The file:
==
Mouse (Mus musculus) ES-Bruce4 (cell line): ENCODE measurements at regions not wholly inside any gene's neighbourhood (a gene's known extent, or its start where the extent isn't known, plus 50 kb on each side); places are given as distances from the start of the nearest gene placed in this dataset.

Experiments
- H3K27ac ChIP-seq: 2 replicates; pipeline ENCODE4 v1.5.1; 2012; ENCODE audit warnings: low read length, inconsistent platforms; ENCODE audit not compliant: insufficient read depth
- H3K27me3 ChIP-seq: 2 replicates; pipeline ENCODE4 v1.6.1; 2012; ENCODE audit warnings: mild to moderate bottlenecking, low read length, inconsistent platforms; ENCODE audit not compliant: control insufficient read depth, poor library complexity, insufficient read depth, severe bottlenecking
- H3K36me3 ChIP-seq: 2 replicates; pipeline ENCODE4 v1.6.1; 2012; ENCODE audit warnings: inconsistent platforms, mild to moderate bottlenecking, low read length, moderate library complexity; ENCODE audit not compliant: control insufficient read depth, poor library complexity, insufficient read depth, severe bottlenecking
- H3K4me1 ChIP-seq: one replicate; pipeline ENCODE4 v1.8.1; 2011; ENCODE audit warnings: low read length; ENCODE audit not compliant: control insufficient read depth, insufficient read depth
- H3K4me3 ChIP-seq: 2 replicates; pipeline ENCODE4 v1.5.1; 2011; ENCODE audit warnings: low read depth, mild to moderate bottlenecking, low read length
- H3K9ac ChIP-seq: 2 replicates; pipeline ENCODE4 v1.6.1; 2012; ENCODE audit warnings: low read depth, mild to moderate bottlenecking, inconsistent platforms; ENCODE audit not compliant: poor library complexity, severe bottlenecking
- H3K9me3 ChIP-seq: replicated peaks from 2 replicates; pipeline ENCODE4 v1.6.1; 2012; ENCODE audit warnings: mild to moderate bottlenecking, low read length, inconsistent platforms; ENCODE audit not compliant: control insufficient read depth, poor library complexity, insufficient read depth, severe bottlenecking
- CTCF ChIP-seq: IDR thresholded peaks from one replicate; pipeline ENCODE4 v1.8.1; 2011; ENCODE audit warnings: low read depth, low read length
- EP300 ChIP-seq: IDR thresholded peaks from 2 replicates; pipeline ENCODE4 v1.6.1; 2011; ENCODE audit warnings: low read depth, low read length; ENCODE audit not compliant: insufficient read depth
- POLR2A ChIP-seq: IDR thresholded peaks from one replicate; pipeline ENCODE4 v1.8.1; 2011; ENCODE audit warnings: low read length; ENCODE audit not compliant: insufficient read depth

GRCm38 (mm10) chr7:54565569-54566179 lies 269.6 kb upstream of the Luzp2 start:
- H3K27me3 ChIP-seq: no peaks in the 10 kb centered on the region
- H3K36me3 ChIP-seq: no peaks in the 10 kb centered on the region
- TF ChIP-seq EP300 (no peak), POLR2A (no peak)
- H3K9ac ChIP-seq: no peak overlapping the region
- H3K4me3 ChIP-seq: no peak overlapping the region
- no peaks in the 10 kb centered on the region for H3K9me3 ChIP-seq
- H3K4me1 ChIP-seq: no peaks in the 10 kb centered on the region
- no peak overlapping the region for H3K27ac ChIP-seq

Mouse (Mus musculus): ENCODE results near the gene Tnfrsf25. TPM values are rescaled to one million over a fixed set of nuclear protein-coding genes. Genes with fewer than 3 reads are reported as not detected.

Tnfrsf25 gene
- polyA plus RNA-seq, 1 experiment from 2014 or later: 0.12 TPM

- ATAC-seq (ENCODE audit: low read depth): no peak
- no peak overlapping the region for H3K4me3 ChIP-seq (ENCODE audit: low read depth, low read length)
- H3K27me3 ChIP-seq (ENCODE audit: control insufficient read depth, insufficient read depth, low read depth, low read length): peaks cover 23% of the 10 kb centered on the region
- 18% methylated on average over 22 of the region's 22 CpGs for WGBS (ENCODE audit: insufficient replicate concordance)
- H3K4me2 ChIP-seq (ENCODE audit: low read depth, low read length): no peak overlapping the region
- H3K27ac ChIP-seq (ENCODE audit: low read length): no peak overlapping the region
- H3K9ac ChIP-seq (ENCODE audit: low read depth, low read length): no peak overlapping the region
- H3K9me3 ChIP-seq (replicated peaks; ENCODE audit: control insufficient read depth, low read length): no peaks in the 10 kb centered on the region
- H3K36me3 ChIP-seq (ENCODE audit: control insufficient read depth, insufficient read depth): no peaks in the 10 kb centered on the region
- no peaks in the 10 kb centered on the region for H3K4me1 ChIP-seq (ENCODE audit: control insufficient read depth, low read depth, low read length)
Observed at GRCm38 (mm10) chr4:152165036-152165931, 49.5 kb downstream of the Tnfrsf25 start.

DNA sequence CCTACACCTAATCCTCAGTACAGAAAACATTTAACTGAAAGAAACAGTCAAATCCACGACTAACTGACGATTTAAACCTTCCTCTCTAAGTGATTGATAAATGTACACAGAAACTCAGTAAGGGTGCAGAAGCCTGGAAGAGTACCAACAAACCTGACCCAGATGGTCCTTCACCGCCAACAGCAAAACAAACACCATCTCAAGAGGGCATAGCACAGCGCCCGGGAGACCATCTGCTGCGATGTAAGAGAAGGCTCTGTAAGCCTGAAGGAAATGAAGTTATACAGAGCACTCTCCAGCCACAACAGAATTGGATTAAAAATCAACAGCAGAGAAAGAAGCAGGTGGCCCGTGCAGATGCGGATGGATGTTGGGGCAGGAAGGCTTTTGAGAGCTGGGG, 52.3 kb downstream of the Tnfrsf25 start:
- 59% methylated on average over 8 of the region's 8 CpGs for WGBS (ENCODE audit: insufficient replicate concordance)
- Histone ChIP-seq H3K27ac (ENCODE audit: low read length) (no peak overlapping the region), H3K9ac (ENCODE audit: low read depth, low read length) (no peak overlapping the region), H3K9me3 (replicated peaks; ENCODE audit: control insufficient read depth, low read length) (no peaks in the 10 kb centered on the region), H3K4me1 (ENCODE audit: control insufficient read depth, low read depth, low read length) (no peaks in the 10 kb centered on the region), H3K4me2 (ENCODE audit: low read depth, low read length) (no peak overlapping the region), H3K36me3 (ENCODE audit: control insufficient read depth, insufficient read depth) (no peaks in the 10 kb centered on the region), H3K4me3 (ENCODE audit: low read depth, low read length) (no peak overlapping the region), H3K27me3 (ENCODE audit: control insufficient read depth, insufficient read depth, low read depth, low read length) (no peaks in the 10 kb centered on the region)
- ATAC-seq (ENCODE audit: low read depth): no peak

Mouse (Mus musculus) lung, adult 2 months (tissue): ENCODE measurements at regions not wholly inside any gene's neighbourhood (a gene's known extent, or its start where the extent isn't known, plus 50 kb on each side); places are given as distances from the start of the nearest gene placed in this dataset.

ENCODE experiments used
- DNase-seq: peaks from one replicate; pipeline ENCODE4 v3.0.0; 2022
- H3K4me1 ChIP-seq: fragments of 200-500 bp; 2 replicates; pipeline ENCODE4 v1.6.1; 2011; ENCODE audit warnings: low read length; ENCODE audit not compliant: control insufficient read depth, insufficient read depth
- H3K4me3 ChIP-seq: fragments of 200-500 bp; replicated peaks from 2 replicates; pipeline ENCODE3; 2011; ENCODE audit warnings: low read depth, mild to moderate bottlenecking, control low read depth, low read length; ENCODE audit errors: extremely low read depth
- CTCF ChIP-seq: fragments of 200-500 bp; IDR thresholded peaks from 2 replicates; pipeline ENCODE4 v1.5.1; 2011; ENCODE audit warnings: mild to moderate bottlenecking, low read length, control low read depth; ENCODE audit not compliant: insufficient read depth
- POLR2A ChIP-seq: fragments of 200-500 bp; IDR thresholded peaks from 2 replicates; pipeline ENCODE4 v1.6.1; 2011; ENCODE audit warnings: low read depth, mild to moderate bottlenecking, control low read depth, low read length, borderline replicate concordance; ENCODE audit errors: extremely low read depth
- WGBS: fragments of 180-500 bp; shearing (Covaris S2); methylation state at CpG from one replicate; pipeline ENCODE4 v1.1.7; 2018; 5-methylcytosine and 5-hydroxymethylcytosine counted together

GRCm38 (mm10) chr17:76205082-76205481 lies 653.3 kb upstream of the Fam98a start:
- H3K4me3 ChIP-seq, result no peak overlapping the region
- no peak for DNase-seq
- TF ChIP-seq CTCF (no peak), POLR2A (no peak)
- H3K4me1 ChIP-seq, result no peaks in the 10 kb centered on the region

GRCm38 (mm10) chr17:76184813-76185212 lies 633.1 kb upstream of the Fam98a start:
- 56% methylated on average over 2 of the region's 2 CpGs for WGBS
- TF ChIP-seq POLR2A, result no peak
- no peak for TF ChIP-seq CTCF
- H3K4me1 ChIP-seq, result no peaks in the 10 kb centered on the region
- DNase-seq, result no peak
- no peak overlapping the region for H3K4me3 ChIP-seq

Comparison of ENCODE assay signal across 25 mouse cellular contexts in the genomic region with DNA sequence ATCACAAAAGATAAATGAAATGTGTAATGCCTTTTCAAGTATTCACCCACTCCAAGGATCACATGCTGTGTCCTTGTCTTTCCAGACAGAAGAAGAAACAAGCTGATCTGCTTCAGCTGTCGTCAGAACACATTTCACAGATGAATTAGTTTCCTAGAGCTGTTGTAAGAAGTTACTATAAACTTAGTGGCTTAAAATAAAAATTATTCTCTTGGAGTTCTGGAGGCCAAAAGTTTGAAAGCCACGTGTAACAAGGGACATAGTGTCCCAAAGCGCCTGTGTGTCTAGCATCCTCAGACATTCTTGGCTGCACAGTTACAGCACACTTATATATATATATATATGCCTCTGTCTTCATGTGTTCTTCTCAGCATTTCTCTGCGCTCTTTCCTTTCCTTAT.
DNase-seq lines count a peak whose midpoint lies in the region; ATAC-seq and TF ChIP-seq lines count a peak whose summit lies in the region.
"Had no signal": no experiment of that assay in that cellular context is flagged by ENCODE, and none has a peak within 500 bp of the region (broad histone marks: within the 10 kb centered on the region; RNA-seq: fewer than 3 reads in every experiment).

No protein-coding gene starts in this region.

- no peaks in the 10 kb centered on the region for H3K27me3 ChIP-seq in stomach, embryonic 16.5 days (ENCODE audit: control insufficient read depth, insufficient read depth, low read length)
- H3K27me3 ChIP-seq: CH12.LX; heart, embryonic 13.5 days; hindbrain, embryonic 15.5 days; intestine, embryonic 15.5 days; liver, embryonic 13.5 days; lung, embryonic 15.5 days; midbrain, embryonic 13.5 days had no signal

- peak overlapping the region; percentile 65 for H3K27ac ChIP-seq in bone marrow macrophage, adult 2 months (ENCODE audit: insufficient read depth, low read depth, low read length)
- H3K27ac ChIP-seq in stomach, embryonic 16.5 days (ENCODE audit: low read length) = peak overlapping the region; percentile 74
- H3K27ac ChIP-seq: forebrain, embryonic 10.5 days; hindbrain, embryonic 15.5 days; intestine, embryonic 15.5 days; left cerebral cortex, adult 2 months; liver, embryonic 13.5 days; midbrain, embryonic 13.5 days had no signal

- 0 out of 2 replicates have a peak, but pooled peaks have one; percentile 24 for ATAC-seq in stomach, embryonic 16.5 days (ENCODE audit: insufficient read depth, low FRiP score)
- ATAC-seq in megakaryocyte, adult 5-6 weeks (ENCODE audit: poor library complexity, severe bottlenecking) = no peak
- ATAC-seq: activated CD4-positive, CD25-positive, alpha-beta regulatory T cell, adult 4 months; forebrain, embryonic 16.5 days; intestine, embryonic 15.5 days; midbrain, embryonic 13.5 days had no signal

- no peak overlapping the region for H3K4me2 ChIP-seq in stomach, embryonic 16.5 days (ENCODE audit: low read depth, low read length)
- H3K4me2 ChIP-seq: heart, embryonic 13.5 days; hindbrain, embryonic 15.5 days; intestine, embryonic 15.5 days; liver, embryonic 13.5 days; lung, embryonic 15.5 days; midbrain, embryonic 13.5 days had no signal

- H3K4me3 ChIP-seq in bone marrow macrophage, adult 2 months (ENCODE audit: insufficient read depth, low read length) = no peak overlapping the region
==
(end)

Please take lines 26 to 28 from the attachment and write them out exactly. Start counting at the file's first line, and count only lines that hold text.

- no peak overlapping the region for H3K4me3 ChIP-seq (ENCODE audit: low read depth, low read length)
- H3K27me3 ChIP-seq (ENCODE audit: control insufficient read depth, insufficient read depth, low read depth, low read length): peaks cover 23% of the 10 kb centered on the region
- 18% methylated on average over 22 of the region's 22 CpGs for WGBS (ENCODE audit: insufficient replicate concordance)